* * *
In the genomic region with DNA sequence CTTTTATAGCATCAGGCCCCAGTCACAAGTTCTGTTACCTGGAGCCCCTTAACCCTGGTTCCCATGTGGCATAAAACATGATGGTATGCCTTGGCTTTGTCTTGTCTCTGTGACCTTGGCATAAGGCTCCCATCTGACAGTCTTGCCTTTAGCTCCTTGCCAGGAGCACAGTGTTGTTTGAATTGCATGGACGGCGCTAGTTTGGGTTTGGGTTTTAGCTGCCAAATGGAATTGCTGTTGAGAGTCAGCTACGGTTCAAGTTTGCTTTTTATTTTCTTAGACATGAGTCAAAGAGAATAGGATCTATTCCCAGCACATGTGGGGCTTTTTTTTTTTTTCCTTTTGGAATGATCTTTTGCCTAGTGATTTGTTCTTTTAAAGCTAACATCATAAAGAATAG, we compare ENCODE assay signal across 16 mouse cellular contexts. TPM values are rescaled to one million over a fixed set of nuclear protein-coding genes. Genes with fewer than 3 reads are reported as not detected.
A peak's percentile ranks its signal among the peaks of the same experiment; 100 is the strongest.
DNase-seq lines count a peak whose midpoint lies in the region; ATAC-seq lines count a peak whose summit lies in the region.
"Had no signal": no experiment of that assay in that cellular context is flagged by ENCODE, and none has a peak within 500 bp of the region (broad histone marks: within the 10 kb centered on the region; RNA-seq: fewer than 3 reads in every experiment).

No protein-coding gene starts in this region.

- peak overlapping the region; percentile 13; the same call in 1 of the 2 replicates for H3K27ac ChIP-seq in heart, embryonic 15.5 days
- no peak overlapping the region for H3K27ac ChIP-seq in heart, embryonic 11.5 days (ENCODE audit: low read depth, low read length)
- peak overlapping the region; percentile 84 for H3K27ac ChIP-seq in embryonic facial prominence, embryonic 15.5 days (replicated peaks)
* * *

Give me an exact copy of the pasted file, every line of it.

In the genomic region with DNA sequence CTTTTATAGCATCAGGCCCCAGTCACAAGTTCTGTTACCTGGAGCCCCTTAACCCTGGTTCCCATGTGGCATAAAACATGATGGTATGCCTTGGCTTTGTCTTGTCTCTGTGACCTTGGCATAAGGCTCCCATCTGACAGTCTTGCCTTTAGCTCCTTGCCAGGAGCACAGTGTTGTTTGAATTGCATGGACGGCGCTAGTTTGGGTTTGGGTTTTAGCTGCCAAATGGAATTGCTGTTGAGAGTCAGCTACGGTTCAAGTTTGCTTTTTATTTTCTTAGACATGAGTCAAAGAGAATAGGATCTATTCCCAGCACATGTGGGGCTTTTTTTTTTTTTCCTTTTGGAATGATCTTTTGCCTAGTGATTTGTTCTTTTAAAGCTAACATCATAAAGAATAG, we compare ENCODE assay signal across 16 mouse cellular contexts. TPM values are rescaled to one million over a fixed set of nuclear protein-coding genes. Genes with fewer than 3 reads are reported as not detected.
A peak's percentile ranks its signal among the peaks of the same experiment; 100 is the strongest.
DNase-seq lines count a peak whose midpoint lies in the region; ATAC-seq lines count a peak whose summit lies in the region.
"Had no signal": no experiment of that assay in that cellular context is flagged by ENCODE, and none has a peak within 500 bp of the region (broad histone marks: within the 10 kb centered on the region; RNA-seq: fewer than 3 reads in every experiment).

No protein-coding gene starts in this region.

- peak overlapping the region; percentile 13; the same call in 1 of the 2 replicates for H3K27ac ChIP-seq in heart, embryonic 15.5 days
- no peak overlapping the region for H3K27ac ChIP-seq in heart, embryonic 11.5 days (ENCODE audit: low read depth, low read length)
- peak overlapping the region; percentile 84 for H3K27ac ChIP-seq in embryonic facial prominence, embryonic 15.5 days (replicated peaks)